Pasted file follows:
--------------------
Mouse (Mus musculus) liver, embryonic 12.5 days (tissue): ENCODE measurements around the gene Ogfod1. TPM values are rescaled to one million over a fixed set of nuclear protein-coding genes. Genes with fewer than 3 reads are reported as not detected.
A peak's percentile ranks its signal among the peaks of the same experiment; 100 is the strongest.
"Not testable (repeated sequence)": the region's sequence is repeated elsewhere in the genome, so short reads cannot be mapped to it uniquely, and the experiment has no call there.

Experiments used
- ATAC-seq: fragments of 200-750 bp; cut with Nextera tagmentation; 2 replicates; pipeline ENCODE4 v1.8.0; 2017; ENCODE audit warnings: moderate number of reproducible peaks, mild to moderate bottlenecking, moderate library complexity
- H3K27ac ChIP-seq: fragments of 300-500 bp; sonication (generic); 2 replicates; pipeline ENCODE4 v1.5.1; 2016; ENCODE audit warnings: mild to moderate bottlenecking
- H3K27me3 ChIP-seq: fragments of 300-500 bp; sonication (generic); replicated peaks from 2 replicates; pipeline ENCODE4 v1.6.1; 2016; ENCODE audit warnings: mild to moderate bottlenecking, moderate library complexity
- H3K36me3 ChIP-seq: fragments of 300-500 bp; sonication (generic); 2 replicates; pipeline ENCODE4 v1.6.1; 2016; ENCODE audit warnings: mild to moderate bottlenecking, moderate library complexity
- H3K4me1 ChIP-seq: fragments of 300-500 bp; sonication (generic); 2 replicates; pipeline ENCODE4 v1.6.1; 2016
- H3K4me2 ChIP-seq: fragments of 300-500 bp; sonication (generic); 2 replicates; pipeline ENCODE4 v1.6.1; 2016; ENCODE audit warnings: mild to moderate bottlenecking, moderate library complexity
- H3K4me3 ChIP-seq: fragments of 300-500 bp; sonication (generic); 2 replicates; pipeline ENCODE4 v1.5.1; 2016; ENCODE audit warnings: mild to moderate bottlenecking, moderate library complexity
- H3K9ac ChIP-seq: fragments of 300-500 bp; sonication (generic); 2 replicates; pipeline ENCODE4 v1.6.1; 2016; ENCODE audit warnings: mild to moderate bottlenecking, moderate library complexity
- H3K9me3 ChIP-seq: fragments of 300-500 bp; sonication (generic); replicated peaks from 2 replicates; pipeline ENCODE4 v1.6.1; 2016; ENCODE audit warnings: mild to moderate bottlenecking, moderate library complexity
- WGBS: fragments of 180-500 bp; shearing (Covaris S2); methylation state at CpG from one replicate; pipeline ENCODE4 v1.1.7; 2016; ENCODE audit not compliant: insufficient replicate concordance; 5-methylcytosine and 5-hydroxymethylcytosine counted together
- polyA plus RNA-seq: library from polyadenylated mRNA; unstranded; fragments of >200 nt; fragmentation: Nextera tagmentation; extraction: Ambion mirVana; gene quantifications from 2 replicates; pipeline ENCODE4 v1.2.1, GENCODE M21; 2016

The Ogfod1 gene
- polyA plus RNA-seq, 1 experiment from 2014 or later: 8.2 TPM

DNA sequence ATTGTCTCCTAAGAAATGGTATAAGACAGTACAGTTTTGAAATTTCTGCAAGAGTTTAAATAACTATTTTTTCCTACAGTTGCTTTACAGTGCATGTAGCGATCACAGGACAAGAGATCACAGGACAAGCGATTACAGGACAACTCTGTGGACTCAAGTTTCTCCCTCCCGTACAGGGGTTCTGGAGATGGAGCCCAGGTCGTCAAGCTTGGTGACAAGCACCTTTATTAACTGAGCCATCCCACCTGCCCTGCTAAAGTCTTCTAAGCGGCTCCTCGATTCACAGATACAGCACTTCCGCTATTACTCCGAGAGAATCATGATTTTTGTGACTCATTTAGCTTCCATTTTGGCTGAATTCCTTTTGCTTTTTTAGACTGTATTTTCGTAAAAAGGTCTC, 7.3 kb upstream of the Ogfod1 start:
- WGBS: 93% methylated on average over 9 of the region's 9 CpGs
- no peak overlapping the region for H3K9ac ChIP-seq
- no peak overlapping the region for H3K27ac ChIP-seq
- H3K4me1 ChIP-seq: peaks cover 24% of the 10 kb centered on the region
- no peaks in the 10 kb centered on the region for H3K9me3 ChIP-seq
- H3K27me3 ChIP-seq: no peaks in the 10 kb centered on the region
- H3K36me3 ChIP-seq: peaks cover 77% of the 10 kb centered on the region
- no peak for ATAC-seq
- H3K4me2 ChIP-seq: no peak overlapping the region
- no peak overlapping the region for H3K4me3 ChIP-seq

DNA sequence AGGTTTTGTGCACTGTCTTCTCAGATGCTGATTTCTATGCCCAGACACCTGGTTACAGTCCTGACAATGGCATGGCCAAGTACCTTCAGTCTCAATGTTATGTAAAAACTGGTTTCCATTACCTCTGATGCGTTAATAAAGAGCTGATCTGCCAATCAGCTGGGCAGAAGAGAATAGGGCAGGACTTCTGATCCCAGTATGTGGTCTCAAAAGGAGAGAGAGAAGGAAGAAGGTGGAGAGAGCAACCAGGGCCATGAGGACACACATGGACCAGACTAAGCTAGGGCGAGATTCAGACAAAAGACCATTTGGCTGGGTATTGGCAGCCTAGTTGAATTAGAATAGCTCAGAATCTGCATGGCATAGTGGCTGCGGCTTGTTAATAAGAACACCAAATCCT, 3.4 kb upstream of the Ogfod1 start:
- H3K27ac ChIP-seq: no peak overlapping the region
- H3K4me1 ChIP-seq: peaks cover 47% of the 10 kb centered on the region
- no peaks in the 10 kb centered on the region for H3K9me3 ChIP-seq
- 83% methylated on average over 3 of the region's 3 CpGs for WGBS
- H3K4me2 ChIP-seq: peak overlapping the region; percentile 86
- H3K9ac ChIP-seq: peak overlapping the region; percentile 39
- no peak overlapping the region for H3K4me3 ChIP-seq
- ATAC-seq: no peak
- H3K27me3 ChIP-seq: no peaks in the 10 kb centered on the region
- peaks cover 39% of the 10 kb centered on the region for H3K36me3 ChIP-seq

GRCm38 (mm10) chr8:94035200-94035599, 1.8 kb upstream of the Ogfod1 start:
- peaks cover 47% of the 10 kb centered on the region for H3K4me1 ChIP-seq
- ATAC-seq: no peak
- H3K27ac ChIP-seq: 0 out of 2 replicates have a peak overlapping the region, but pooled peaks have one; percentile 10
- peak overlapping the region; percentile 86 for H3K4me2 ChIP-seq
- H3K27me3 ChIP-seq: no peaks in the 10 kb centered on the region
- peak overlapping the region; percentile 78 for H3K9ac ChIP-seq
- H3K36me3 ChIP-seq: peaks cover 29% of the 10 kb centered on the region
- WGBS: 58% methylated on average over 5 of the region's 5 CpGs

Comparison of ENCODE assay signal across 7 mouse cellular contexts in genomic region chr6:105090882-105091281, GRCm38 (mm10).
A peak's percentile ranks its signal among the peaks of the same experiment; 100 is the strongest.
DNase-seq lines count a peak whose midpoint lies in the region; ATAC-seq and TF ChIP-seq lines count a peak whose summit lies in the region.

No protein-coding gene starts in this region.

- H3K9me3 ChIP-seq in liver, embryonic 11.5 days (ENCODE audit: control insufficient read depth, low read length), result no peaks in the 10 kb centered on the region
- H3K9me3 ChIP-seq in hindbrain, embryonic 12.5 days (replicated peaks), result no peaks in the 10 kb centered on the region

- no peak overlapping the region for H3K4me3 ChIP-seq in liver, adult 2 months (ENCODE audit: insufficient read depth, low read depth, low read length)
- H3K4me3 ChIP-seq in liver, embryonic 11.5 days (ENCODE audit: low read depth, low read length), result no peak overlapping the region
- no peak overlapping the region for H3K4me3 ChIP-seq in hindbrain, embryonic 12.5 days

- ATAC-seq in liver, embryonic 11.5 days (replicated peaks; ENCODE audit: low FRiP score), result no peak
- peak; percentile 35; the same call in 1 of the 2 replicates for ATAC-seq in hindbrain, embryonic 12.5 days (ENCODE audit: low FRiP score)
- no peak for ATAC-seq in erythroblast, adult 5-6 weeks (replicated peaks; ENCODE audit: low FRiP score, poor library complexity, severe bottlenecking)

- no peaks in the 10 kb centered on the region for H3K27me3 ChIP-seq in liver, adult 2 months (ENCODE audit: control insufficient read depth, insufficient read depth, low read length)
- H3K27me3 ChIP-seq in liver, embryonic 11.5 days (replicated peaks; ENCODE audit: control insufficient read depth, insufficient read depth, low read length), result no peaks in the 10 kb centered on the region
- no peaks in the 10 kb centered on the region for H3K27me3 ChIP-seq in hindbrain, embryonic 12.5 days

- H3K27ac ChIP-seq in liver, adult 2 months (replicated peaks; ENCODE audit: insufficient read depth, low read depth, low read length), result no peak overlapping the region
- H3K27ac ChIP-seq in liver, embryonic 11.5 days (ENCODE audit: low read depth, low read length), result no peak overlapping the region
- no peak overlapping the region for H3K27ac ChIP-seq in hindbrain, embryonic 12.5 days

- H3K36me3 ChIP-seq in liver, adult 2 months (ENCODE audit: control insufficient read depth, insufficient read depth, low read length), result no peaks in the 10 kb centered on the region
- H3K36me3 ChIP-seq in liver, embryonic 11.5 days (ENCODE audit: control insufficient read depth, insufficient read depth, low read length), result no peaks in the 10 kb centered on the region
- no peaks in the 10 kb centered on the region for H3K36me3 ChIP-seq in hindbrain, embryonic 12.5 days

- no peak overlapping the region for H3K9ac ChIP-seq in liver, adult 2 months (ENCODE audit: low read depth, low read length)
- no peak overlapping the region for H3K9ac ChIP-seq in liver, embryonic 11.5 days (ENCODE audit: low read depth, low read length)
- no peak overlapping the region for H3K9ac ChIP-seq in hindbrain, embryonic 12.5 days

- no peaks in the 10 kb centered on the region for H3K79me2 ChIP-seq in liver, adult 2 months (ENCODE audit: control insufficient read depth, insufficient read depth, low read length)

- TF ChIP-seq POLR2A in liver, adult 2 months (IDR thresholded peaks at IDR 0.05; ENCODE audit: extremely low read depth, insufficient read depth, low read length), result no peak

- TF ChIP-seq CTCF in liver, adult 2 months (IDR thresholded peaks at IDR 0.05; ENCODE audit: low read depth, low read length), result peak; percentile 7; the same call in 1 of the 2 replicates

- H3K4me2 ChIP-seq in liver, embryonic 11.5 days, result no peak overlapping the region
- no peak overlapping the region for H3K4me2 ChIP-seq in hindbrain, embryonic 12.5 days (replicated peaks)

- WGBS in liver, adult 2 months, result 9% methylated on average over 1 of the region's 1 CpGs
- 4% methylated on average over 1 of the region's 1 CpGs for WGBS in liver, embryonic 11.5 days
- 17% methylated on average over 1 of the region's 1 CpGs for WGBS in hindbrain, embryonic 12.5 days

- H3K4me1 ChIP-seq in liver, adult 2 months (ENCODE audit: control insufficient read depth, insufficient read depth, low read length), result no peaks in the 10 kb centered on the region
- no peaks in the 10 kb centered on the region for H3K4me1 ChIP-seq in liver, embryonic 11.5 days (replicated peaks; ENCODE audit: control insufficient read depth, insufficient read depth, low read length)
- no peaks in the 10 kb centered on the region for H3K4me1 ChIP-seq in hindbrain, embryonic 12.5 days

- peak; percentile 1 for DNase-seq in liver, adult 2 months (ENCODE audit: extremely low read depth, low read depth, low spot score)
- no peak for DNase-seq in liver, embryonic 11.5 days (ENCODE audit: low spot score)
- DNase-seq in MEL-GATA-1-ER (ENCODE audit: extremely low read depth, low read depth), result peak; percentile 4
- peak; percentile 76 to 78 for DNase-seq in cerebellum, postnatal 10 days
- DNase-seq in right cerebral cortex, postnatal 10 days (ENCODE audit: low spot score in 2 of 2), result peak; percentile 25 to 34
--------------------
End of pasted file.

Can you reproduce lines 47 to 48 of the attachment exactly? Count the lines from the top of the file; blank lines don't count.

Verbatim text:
- H3K36me3 ChIP-seq: peaks cover 29% of the 10 kb centered on the region
- WGBS: 58% methylated on average over 5 of the region's 5 CpGs